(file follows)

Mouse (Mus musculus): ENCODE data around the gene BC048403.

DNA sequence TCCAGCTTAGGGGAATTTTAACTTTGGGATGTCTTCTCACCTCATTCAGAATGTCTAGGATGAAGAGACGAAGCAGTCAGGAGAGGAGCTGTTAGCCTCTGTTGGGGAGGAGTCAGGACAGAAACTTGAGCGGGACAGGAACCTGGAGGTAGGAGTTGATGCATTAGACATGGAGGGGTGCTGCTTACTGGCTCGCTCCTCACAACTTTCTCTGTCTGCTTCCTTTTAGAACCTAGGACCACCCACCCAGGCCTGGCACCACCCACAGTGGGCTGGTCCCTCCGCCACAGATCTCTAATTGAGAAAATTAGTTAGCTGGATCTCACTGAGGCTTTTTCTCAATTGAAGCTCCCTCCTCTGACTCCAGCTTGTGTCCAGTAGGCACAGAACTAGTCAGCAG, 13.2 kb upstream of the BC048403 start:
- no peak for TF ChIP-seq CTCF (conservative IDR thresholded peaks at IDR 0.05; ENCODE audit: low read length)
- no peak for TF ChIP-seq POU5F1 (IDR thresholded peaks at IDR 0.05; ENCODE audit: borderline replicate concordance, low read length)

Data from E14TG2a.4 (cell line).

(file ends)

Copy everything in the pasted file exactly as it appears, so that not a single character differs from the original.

Mouse (Mus musculus): ENCODE data around the gene BC048403.

DNA sequence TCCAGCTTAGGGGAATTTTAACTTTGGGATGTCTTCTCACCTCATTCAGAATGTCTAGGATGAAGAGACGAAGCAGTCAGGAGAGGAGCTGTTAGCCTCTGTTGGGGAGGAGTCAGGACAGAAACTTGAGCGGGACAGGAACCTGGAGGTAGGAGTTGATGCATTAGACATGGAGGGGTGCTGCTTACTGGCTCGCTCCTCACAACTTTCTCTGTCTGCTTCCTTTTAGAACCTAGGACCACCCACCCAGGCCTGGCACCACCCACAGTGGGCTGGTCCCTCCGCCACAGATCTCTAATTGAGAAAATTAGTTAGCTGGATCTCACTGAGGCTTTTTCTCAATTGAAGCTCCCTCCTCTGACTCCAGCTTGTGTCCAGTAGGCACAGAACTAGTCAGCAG, 13.2 kb upstream of the BC048403 start:
- no peak for TF ChIP-seq CTCF (conservative IDR thresholded peaks at IDR 0.05; ENCODE audit: low read length)
- no peak for TF ChIP-seq POU5F1 (IDR thresholded peaks at IDR 0.05; ENCODE audit: borderline replicate concordance, low read length)

Data from E14TG2a.4 (cell line).